Korea Must Be Firm in FTA Renegotiations with the U.S.

      November 18, 2010 13:22

      What was billed as merely "additional talks" to iron out some details of the Korea-U.S. free trade agreement is turning into full-blown renegotiations of the original deal signed in 2007. The government has promised not to touch a single part of the original agreement, but the situation has deteriorated to the extent that revisions now appear unavoidable, because of the number of demands U.S. trade officials have made.

      The U.S. is saying it needs to delay the lifting of tariffs on imports of Korean-made automobiles. According to the original FTA, the U.S. is to lift tariffs on Korean-made cars of 3,000 cc or bigger three years after the deal goes into effect and 10 years later for pick-up trucks, but now it wants that to be pushed back even further. It is also demanding that separate regulations are set up in case imports of Korean-made automobiles increase rapidly. At the same time, it demands that Korea ease fuel efficiency, emission and safety rules for American cars it imports. In other words, Washington wants to gain more advantages and give Korea fewer.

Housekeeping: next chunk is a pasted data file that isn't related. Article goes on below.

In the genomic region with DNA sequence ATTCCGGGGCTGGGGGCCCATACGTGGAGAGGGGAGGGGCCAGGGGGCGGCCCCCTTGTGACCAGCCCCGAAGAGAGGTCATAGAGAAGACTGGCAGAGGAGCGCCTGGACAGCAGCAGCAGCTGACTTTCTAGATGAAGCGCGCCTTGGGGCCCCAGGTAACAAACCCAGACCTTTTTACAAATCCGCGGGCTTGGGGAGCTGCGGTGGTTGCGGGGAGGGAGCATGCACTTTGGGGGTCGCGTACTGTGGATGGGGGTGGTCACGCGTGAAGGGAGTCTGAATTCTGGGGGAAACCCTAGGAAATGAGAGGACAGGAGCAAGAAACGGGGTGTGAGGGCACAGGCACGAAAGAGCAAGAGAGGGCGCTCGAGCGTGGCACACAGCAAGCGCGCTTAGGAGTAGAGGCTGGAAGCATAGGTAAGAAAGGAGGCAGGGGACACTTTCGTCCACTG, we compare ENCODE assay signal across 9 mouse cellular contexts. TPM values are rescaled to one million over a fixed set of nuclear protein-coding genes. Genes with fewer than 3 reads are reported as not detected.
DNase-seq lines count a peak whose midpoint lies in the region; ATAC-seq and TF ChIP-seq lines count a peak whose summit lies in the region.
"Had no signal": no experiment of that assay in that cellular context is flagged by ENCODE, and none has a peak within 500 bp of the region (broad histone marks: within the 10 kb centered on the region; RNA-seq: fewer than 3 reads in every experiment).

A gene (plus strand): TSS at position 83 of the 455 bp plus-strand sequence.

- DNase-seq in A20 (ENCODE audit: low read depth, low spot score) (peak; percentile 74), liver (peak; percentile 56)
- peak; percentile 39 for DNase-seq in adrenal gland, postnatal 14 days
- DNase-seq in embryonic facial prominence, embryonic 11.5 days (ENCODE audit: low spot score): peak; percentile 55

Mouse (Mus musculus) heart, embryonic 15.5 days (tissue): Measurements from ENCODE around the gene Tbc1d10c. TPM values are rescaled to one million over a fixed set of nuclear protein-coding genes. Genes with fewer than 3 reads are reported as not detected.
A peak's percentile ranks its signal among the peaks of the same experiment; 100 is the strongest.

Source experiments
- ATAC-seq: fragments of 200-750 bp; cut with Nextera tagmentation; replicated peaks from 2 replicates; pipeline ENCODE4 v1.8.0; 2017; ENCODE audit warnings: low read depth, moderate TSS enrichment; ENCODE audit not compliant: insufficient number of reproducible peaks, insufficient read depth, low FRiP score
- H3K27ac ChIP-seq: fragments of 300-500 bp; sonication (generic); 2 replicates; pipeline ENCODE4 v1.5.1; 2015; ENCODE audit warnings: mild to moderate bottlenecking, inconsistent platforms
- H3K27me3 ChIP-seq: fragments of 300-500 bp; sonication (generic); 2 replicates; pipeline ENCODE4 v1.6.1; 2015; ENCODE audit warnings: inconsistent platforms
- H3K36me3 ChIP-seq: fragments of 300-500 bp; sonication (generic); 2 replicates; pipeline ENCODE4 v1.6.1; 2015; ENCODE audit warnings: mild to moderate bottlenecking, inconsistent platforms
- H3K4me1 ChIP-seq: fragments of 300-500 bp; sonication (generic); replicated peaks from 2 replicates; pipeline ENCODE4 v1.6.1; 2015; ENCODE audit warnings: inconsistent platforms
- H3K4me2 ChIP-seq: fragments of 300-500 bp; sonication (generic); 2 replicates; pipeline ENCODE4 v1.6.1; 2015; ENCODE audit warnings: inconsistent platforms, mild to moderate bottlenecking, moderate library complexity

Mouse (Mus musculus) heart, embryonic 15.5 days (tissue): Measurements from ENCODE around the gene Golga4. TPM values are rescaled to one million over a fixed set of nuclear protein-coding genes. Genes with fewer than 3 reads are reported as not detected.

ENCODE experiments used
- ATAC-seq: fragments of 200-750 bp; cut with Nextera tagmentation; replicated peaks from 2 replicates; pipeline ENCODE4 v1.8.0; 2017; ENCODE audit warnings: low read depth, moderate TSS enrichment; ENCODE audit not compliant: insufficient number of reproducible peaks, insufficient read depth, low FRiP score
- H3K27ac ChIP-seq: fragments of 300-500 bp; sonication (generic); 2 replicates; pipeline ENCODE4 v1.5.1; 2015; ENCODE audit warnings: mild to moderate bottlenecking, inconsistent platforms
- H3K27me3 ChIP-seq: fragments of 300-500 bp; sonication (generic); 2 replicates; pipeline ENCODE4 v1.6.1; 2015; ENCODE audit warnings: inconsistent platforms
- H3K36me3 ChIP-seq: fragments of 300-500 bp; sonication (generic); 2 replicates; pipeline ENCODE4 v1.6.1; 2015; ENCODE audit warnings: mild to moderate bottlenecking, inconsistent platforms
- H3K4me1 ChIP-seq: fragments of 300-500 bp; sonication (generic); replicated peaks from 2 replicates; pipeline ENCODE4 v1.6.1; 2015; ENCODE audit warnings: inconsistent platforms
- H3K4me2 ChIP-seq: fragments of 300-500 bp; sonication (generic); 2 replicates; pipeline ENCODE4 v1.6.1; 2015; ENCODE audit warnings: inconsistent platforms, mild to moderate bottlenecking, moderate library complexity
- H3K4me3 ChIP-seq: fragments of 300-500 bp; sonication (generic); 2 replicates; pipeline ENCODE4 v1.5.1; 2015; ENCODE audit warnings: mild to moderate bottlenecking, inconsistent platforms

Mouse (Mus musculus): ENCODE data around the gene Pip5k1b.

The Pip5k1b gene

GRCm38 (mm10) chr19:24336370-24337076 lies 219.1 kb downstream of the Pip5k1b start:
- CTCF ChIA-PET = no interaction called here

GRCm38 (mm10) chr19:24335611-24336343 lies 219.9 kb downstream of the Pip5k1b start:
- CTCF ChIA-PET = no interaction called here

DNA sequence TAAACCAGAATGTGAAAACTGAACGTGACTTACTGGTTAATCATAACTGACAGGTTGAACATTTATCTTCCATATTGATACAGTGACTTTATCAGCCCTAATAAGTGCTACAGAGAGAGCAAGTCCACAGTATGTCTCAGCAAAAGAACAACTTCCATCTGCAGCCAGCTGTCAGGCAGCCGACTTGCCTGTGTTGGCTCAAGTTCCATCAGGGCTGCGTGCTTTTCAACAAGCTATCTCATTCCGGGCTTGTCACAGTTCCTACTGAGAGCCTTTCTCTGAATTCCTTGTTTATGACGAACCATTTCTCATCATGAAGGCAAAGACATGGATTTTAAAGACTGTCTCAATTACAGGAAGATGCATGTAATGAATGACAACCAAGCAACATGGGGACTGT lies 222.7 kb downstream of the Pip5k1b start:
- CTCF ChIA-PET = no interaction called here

In the present automotive market, the changes may not deliver a drastic blow to Korean carmakers, and it is questionable if any more American cars will be sold in Korea since they are the least popular here due to their low quality. And by contrast, Korean-made cars will inevitably enjoy better conditions for sales in the key U.S. market.

      Still, it is unacceptable to revise the FTA, which was signed by the trade ministers of both sides, simply to benefit the U.S. The country should not forget the standoff it went through over the FTA back in 2008. At the time, ruling-party lawmakers, who supported the FTA, blocked a meeting room with chairs and desks, and opposition lawmakers tried to sledgehammer their way in to stop the ruling party from unilaterally passing it. Imagine what would happen if the government asked lawmakers to ratify a revised FTA that seems to tip the scales in favor of the U.S.?

      When they signed the FTA in 2007, Korean and U.S. trade officials said they each made concessions to reach a "balance of interests." Renegotiations must follow that principle. If Korea yields in terms of automobiles, then the U.S. must yield in terms of textile quotas, agricultural tariffs or other areas. Any deal geared to the benefit of one side cannot last long.

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